Volcán Atitlán from the village of San Antonio Palopo
|Elevation||3,535 m (11,598 ft)|
|Prominence||1,754 metres (5,755 ft)|
|Isolation||34 kilometres (21 mi)|
|Volcanic arc/belt||Central America Volcanic Arc|
|Last eruption||May 1853|
Volcán Atitlán (Spanish pronunciation: [atiˈtlan]) is a large, conical, active stratovolcano adjacent to the caldera of Lake Atitlán in the Guatemalan Highlands of the Sierra Madre de Chiapas range. It is within the Sololá Department, northern Guatemala.
The volcano has been quite active historically, with more than a dozen eruptions recorded between 1469 and 1853, the date of its most recent eruption. Atitlán is part of the Central American Volcanic Arc. The arc is a chain of volcanoes stretching along Central America formed by subduction of the Cocos Plate underneath the Caribbean Plate. These volcanoes are part of the Ring of Fire around the Pacific Ocean.
Volcán Atitlán is few miles south of Volcán Tolimán, which rises from the southern shore of Lake Atitlán. Volcán San Pedro rises above Lake Atitlán northwest of Volcán Atitlán. A long narrow bay separates Volcán Atitlán and Volcán Toliman from Volcán San Pedro.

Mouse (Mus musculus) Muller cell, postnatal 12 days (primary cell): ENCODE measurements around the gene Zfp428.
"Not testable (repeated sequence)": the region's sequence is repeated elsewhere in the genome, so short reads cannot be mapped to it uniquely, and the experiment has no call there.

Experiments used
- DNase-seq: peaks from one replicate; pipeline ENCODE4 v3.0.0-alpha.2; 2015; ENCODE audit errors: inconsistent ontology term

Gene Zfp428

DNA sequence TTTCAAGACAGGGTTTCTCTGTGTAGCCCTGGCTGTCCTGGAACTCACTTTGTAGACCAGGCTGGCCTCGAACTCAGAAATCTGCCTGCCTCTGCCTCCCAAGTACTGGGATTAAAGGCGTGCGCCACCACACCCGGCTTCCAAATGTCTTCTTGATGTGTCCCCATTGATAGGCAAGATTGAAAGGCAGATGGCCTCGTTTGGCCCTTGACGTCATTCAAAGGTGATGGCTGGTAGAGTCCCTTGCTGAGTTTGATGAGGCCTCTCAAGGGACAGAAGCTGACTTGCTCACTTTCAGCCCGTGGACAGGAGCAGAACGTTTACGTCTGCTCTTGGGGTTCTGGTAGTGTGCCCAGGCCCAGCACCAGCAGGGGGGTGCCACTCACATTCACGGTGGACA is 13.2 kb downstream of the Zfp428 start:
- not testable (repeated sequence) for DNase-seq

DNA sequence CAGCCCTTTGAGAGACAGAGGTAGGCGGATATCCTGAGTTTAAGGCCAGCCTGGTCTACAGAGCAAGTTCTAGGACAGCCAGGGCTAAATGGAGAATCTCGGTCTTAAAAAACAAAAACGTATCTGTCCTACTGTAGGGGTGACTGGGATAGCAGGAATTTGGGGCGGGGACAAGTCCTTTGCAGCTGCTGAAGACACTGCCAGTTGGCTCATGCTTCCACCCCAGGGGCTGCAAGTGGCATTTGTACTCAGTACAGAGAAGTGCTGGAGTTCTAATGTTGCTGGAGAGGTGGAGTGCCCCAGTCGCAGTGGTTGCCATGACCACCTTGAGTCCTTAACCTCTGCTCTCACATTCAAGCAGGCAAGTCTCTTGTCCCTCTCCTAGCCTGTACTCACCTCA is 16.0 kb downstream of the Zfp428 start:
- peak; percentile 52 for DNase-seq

Atitlán is home to two particularly rare and beautiful birds that are endemic to the cloud forests of this region. The horned guan (Oreophasis derbianus) is a Pleistocene relic of the family Cracidae that persists today only in small fragments of its previous range. Its habitat is limited to cloud forests above approximately 1,650 metres (5,410 ft). This bird is the size of a turkey and the adult male has a one-inch scarlet-colored "horn" projecting straight up from the top of its head. The Cabanis's or azure-rumped tanager (Tangara cabanisi) is probably the most restricted-range species in the region. It occurs only at mid-elevations within the Sierra Madre del Sur of Chiapas, Mexico and western Guatemala.
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